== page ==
How much we need to work through, how many forms of
living we try on, like suits of clothes, before finding the
right one, or at least the one that is least uncomfortable.
And death, no doubt, follows shortly afterwards. In this
sense, all life is indeed a preparing for death: the flesh
must be burned through, layer by layer, in order to purify
the soul for the next stage of its journey. With what relief
it must, at last, lose that weight, rising in wonderful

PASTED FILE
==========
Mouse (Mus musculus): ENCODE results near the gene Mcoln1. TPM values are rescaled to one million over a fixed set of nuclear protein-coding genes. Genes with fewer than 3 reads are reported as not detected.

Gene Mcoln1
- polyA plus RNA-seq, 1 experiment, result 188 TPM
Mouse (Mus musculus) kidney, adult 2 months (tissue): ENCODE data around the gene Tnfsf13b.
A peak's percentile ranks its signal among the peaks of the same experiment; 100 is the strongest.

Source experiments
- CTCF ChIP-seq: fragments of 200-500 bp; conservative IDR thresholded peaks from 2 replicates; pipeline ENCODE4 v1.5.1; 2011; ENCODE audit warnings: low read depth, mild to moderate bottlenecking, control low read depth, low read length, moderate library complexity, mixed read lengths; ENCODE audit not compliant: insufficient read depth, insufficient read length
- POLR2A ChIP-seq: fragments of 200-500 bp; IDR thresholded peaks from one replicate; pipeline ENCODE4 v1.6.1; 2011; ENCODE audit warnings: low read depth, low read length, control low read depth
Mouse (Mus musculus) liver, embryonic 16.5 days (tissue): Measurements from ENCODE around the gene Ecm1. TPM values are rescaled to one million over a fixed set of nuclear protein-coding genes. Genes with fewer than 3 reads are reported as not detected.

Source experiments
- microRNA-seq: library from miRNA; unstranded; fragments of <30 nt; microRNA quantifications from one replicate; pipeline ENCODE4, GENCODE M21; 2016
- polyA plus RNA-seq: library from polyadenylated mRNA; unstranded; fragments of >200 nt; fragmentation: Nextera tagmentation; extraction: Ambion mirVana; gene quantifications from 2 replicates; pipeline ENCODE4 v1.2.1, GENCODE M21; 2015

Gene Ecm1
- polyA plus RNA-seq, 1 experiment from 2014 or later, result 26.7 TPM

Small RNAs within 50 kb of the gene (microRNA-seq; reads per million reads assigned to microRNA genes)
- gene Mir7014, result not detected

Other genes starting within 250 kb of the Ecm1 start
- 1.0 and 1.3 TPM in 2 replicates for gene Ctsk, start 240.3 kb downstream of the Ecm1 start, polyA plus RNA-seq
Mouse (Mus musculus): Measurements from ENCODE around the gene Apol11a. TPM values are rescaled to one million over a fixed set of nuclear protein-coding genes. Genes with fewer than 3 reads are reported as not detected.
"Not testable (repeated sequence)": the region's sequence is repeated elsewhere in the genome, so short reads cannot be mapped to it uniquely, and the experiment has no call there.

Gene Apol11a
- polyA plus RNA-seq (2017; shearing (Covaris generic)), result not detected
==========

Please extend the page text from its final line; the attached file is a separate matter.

lightness, like an astronaut on the moon.
Life as a surgical boot on the leg of the soul.
‘I’ve never got my act together,’ said Anthony Hopkins,
wonderfully, in an interview once. ‘There is no act to get
together. My life is none of my business.’ This calls to
mind the character in The Bell by Iris Murdoch who says
that the chief requirement of the good life is to live
without any image of oneself. Impossible, of course; but it
should be possible to be less preoccupied with how one
appears to other people.